Oleg Malov, Tatiana Melentieva, Piotr Migunov & Lege Artis Choir – Knaifel: Lukomoriye (2018) [FLAC, 24bit, 44,1 kHz]

Oleg Malov, Tatiana Melentieva, Piotr Migunov & Lege Artis Choir - Knaifel: Lukomoriye (2018) [FLAC, 24bit, 44,1 kHz] Download

Artist: Oleg Malov, Tatiana Melentieva, Piotr Migunov & Lege Artis Choir
Album: Knaifel: Lukomoriye
Genre: Classical
Release Date: 2018
Audio Format: FLAC (tracks) 24bit, 44,1 kHz
Duration: 01:02:42
Total Tracks: 8
Total Size: 455 MB


1-01. Lege Artis Choir & Boris Abalian – O Comforter (05:23)
1-02. Oleg Malov – A Mad Tea-Party (08:13)
1-03. Tatiana Melentieva, Oleg Malov – Bliss (04:36)
1-04. Oleg Malov – This Child (09:40)
1-05. Oleg Malov – Confession (07:21)
1-06. Piotr Migunov, Oleg Malov – O Lord Of All My Life (16:00)
1-07. Lege Artis Choir & Boris Abalian – O Heavenly King (06:52)
1-08. Tatiana Melentieva, Piotr Migunov, Oleg Malov – Lukomoriye (04:34)

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The fourth New Series album from the St Petersburg-based composer Alexander Knaifel may be his most wide-ranging to date, voyaging from the sacred to the secular and back again via several inspired detours. It includes two Prayers to the Holy Spirit, movingly performed by the Lege Artis Choir. Tatiana Melentieva sings Bliss, based on Alexander Pushkin’s poem, and the great Russian poet is cross-referenced with St Ephraim the Syrian in O Lord of All My Life (A Poem and a Prayer) sung by Piotr Migunov. Oleg Malov, who accompanies both singers, is called upon to internalize texts in four further solo piano pieces. A mad tea party lives up to its title, with a surreal Wonderland spirit. This Child (after the Gospel of St Luke), A Confession and title piece Lukomoriye (both after Pushkin) are luminously quiet, and quietly magical.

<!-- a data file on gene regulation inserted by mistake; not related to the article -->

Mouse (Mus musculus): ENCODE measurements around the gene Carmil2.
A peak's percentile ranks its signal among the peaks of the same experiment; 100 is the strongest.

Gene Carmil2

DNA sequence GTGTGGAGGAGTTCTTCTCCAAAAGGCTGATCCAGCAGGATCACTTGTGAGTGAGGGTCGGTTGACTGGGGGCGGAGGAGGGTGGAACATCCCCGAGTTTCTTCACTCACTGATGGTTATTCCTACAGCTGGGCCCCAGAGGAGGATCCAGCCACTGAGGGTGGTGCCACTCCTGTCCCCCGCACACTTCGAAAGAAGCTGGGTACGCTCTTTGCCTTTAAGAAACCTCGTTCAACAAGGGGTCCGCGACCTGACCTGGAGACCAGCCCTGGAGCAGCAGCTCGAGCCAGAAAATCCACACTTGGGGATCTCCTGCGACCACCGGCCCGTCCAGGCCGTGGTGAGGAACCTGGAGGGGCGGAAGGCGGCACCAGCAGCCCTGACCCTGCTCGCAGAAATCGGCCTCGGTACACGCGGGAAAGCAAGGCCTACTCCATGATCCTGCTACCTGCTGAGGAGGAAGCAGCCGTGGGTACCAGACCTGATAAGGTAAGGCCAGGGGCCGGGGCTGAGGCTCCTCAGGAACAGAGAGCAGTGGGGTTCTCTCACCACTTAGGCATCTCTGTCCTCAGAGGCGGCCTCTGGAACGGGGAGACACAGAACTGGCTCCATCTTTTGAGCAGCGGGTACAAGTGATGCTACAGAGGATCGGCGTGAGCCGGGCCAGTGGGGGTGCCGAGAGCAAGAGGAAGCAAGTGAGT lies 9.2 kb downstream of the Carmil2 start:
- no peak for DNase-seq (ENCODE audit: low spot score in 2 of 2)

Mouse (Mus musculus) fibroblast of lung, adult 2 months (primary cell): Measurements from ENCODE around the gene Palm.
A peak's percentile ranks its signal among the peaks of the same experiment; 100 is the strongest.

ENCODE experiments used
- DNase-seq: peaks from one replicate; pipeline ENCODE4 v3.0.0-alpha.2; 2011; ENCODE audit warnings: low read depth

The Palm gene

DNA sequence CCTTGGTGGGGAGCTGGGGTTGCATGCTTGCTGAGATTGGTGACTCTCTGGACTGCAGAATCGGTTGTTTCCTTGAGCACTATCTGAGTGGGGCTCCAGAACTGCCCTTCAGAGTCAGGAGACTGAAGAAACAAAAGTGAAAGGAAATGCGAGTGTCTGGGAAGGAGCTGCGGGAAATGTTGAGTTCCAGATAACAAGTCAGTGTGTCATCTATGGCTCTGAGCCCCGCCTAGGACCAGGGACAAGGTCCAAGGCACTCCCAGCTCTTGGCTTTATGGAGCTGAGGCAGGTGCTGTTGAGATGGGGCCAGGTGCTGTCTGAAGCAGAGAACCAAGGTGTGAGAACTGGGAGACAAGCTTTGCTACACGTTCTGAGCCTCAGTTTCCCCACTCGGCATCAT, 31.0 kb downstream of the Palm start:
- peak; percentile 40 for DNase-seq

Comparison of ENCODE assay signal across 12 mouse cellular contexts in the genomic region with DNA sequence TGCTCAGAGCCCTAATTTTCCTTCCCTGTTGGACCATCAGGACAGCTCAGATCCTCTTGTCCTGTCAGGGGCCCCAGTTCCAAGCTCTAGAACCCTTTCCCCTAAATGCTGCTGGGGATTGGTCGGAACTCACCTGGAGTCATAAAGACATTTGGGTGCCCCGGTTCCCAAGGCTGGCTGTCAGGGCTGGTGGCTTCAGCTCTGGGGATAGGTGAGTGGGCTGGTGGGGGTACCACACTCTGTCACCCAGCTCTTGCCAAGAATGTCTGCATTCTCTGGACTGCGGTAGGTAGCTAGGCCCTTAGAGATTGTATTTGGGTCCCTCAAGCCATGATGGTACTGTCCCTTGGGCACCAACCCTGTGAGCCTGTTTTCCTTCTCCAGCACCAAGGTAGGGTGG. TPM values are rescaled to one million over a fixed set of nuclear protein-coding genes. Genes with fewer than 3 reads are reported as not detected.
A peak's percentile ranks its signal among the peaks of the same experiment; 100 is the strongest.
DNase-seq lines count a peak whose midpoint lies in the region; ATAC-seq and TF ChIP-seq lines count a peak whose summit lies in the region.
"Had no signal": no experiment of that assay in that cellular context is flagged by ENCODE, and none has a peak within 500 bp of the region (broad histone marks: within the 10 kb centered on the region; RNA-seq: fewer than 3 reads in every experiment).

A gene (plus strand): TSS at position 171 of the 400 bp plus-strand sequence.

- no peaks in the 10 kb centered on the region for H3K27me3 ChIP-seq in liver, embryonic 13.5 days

Alexander Knaifel (born 1943) is a part of that generation of composers who were born in the Soviet Union, who are now Russian (or dead, or in one case Estonian) and who have turned their hands to avant-garde writing. His colleagues include Denisov, Goubaïboulina, Pärt, Silvestrov and Schnittke. But the Soviet avant-garde didn’t have much in common with the avant-gardist dictatorship of Western Europe, and its musicians were always ready to make use of elements of tonality, of perceptible rhythms, in a never-ending search for expression, rather than novelty for novelty’s sake. After the fall of the Soviet empire, Knaifel turned his music increasingly towards religious themes: these were works like Confession, here, for piano, in which the performer has to barely murmur the words, so that they are scarcely audible above a ghostly whisper. Or Oh Lord of All My Life, for basso voice and piano or This Child after the Gospel According to Luke. The few choral pieces on the album, sung by the Lege Artis Choir, contain two prayers to the Holy Ghost. Knaifel’s musical language constantly evolves from marvellous surrealism and luminous serenity, with a controlled, unusually slow, pace.

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